In terms of ideologies, there is a marked difference between a populist leader with a statist vocation and a radical liberal, inspired by the literature of the Austrian school of economics. But alongside these and other notable differences, which obviously relate both to the individual characters and the times in question, some suggestive parallels can be drawn between the phenomena embodied in the figures of Juan Domingo Perón and Javier Gerardo Milei.
Both the smiling colonel who emerged into public life in the 1940s and the bushy-haired economist are outsiders from the traditional political elite. Indeed, beyond his free-market preaching, Milei is garnering opposition that recalls elements of the political-cultural ethos that surrounded the liberal-left alliance of the Unión Democrática created to oppose Perón in the 1946 general election. After some communicators began making references to the old theory of the heteronomy of the masses, the icing on the cake came from intellectuals who published a controversial petition warning against the democratic danger of Milei winning the elections.
Another parallel could be sought in the role that sentiment plays in Milei's political mise-en-scène and which Perón highlighted in the very foundations of his doctrinaire invention. When former Christian Democrat Juan Gabriel Labaké visited Perón during his exile in Madrid, he exultantly told him that he had read all his books. The old caudillo asked Labaké if he felt himself to be a Peronist, and when he got an affirmative answer he gave him a recommendation loaded with Borgean irony: "Then you should have spared yourself the books." As writer and politician Jorge Asís pointed out, in the empathetic relationship with his electoral base, it is perhaps more important to pay attention to what Milei generates than to what he says.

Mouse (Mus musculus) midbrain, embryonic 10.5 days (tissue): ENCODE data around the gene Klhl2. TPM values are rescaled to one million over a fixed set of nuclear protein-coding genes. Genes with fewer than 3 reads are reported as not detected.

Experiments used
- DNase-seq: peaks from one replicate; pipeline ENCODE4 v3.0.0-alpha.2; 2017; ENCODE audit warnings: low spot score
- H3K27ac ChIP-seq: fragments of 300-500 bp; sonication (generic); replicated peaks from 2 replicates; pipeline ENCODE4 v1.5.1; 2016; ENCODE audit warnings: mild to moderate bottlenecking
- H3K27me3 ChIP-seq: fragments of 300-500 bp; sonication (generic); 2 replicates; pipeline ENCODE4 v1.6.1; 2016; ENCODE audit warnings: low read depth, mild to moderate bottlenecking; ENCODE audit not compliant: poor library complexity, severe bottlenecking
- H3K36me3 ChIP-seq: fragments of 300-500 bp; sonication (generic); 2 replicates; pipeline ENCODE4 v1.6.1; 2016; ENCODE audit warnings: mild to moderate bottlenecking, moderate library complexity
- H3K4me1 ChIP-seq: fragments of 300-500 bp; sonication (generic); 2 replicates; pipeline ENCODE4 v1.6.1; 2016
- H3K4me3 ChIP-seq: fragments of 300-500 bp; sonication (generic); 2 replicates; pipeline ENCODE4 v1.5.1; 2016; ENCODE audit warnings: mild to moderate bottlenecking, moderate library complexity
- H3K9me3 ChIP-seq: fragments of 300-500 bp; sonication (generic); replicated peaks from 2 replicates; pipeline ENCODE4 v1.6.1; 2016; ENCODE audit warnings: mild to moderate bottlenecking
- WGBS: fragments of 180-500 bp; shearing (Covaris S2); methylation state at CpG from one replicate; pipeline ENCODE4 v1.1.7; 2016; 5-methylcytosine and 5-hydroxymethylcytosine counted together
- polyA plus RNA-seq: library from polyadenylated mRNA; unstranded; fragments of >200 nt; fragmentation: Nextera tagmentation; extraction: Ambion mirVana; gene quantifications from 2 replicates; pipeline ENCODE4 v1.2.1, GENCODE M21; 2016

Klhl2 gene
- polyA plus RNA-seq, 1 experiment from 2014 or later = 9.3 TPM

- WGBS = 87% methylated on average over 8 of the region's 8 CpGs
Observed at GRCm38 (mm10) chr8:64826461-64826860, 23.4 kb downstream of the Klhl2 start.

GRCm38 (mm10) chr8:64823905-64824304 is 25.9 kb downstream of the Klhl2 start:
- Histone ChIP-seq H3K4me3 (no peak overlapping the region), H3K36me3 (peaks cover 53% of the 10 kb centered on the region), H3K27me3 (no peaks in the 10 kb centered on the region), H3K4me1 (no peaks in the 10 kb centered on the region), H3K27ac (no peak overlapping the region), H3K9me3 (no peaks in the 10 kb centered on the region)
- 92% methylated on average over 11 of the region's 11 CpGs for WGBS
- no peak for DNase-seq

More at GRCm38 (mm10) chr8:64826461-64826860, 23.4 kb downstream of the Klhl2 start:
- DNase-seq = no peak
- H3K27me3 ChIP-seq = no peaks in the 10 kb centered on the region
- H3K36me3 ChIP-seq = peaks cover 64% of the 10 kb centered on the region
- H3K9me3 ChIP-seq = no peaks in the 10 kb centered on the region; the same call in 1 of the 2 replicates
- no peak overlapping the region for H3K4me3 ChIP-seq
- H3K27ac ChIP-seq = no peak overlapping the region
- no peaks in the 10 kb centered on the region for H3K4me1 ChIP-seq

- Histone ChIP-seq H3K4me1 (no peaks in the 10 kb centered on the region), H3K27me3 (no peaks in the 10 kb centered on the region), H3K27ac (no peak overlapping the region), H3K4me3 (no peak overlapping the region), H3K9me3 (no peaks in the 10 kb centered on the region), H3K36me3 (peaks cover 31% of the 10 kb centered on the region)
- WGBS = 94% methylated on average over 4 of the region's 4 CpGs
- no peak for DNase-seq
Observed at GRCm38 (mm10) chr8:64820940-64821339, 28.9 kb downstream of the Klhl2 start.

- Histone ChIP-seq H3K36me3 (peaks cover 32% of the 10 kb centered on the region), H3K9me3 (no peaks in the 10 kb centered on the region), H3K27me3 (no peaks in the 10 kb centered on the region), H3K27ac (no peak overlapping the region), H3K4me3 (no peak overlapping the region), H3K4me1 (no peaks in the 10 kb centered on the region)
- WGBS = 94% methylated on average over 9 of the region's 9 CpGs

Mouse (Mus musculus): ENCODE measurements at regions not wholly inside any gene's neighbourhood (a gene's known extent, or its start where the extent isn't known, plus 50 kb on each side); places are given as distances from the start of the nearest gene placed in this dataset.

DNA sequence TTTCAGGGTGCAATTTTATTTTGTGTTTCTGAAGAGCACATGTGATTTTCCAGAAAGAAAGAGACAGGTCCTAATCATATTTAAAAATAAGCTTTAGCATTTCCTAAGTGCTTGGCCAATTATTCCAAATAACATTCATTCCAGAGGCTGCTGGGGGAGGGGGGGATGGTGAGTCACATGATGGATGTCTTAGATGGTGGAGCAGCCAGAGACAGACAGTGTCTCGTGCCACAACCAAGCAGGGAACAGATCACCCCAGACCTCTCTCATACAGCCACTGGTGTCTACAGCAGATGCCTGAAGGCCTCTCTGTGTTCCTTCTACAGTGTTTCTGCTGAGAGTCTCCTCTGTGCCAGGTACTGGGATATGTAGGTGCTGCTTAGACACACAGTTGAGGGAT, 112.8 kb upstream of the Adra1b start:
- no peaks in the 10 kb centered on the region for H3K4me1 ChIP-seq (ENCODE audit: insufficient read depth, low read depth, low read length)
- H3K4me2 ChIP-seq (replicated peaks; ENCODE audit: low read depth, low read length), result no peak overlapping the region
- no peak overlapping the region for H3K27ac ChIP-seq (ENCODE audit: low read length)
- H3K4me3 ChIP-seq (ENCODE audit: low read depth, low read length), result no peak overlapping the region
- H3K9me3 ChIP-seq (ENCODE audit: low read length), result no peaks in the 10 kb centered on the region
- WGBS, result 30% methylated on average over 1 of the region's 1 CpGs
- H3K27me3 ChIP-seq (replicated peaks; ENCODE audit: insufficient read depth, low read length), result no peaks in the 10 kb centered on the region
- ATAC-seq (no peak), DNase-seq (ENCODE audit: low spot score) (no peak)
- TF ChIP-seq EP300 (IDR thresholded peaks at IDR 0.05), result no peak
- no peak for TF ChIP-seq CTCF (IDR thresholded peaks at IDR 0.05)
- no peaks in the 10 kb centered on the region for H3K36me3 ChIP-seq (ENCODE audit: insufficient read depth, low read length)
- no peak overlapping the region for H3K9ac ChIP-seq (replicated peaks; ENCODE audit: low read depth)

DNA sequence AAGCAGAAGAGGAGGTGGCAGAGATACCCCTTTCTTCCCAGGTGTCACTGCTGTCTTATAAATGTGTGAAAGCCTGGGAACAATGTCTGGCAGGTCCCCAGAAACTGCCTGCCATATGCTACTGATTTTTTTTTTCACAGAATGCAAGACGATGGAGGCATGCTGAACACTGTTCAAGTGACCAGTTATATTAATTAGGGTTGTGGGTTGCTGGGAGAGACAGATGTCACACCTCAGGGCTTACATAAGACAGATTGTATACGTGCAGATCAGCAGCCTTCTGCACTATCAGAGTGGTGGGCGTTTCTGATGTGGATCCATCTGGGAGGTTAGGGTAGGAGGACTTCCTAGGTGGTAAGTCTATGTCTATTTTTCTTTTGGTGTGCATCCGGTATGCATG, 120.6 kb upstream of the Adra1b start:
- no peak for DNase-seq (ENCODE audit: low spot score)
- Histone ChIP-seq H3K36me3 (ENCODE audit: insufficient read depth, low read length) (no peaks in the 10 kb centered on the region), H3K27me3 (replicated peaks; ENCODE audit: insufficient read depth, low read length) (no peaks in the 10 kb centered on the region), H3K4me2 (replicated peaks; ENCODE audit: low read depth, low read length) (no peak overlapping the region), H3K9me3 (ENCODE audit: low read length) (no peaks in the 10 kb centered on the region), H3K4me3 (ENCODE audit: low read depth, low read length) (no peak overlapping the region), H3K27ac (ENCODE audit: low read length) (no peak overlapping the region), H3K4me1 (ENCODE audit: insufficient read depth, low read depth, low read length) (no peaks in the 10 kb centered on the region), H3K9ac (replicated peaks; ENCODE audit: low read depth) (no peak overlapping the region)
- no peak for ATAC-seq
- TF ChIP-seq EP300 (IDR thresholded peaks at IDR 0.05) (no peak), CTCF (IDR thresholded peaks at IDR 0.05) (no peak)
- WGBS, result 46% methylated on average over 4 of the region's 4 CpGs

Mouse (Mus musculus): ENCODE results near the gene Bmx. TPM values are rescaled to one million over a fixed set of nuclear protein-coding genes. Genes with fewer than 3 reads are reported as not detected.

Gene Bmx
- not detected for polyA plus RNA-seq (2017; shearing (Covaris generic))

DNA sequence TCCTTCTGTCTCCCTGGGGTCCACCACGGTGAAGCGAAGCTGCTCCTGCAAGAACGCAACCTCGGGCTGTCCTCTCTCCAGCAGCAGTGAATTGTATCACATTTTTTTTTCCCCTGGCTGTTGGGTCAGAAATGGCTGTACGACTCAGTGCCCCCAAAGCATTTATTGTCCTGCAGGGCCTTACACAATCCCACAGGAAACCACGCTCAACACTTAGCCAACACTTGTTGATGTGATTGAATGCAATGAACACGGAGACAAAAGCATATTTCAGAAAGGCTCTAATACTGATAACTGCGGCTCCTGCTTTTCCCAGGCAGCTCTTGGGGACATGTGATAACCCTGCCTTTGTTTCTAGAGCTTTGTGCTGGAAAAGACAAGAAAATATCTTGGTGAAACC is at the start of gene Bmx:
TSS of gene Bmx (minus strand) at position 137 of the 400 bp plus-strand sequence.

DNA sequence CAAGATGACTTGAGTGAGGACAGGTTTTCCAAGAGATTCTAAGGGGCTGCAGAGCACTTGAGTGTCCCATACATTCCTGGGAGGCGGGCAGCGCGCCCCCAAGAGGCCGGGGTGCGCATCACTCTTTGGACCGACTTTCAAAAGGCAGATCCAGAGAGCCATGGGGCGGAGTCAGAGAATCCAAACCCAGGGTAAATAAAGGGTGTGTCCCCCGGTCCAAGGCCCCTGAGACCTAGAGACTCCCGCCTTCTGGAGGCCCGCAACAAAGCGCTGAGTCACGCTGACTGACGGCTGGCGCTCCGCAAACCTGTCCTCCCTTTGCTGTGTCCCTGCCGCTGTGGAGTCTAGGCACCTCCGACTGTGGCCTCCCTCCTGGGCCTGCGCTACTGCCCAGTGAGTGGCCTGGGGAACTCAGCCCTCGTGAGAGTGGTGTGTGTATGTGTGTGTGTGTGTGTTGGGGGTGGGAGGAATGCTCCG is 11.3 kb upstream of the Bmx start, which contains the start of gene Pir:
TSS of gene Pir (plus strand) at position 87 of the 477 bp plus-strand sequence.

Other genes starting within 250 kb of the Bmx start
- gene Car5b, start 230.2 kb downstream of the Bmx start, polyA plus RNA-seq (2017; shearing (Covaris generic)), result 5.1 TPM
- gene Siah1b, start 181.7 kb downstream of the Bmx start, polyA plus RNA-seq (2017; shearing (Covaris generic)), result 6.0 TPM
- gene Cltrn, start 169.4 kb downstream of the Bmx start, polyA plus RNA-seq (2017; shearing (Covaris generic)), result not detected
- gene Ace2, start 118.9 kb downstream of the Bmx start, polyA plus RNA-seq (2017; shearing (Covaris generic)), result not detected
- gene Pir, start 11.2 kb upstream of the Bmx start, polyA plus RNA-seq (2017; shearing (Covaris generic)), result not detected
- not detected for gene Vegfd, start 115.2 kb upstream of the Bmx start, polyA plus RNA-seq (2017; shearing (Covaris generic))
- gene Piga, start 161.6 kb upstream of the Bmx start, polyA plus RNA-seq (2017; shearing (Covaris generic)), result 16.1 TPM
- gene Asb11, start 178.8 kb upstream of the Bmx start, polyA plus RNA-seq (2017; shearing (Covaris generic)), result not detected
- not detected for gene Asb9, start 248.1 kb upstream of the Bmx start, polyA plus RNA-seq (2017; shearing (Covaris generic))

Thus, between their outsider status and the emotional dimension of their charisma, there is a kinship in emerging figures who present themselves as both righteous and transgressive.
The red thread for the historical analogy can be found in a previous pro-market government that the libertarian claims was the best in recent Argentine history and was presided over precisely by a faithful disciple of General Perón. Many have considered Carlos Menem a traitor to Justicialismo preciesly because of Argentina’s economic policy of the 1990s. However, in political terms, Menem's versatility could be interpreted as a typically Peronist adaptation to changing conditions, especially at the international level. The evolutionist conception of history with which Perón elaborated his political hypotheses, according to which the subject is overdetermined by epochal tendencies that transcend his mere will, enabled the historical potential of inaugurating a liberal form of Peronism.
It remains to be seen whether Milei, for his part, will be able to reconcile liberalism with Peronism. There are already several indications that behind the dogmatist inspired by Mises, Hayek and Friedman lies a politician who is more pragmatic than we might suspect. If so, the libertarian could also resemble Perón in the aspect pointed out by Ernesto Sabato in El otro rostro del peronismo (“The Other Face of Peronism”). Sabato, the author of the first prologue to the Nunca Más report, pointed out that a fundamental difference between Perón and Hitler was that while the European used to tell the truth, the Argentine almost always lied. If Milei is the next president, let us hope so.
* PhD in History (University of Buenos Aires).
by Juan Pedro Denaday*